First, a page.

In her article “Assemblage and Inheritance,” Kristina Kay Robinson discusses Queen Cherice Harrison-Nelson’s group of Mardi Gras Indians, the Guardians of the Flame, a “contemporary maroon society” based in New Orleans. Harrison-Nelson designs and constructs her own narrative Mardi Gras suits, and is the third of five generations in her family to participate in the local masking tradition. Below, Harrison-Nelson talks in detail about some of her more meaningful designs and shares behind-the-scenes photos of her suit-making process. “I don’t mask,” explains Harrison-Nelson. “I unmask. I reveal who I am. I can’t cover that up.”
Fearless Thriver suit, 2020
I consider my body a canvas. After my breast cancer surgery, I looked at my body and started to think about what I could do using my scars. I wanted to embrace the fact that my breasts are now two different sizes. I don’t wear anything to fill up the other cup. Sometimes I put my keys in there! I have to embrace all of it—my big belly, my lopsided breasts. I don’t run away from who I am. I present myself naked to you; it’s the essence of who I am. I’m not “masking” as a cancer survivor; I’m revealing to you that I survived. This suit is based on Shango, a Yoruba warrior. It represents my warrior spirit in conquering cancer. I knew I was going into battle for my life.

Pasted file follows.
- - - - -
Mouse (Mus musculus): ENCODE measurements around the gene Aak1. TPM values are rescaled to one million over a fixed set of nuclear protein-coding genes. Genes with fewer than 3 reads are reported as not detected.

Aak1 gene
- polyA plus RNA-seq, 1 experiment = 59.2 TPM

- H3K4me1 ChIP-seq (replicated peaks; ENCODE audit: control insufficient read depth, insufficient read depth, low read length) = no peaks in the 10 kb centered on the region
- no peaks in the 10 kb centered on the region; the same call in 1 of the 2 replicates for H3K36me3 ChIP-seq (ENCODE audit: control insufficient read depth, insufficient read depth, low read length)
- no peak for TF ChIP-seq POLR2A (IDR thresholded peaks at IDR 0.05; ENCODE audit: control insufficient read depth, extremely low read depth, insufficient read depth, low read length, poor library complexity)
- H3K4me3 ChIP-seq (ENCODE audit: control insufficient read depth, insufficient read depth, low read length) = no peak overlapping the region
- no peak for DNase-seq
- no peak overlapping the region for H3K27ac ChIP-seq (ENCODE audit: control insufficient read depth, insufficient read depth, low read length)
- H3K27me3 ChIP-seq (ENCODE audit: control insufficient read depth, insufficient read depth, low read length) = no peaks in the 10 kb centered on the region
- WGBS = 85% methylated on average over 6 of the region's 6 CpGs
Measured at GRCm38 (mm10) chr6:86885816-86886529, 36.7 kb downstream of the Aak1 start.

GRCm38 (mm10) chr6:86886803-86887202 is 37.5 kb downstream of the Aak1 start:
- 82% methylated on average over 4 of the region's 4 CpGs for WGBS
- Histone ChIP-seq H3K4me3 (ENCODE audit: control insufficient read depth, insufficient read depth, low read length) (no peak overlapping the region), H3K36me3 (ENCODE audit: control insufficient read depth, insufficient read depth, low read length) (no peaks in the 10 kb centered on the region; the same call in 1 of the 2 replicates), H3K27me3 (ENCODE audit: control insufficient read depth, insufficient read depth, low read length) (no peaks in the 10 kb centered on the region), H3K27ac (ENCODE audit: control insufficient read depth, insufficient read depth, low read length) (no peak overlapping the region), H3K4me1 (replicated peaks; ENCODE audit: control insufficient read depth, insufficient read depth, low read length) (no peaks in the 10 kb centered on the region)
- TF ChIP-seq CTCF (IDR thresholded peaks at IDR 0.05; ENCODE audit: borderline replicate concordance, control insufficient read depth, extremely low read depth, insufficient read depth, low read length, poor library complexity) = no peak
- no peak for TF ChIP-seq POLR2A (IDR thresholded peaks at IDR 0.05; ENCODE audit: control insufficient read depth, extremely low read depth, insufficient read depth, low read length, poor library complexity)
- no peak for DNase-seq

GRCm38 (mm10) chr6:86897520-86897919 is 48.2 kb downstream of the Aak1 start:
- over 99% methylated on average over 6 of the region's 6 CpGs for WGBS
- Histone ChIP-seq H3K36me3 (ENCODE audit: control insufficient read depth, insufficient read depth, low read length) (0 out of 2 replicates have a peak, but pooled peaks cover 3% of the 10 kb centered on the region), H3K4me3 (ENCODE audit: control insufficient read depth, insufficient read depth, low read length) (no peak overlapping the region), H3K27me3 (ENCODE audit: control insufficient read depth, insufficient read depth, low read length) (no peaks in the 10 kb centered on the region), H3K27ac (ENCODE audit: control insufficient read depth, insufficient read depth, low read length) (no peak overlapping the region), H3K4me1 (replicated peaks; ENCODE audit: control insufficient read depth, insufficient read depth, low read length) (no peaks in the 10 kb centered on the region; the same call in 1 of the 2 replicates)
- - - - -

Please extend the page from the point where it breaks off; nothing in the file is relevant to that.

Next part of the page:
Sewing a patch for her Fearless Thriver suit at the Whitney Plantation, 2019
I visited the Whitney Plantation in 2019. There’s an interpretative tour telling both sides of the history of colonialism in Louisiana. The figures of children on the porch are by a sculptor named Woodrow Nash. Whenever I travel, I take my beadwork with me. If I love someone, I take my beadwork into their space, because I feel like it’s good juju, to put that good energy into my suit. Here I’m sitting outside a cabin where my ancestors were enslaved. I kind of just wanted to sit and sew in that space, to sew some of that strength into myself, to make sure I remember where I came from and who I am. Not to wallow in it, but to let it be an inspiration for me. In the photo I’m working on a double-edged ax patch for my Shango suit. I’m a warrior and I’m still alive. The people who came before me are warriors, even if they spent their entire lives enslaved. They survived, and I’m here. They’re my heroes.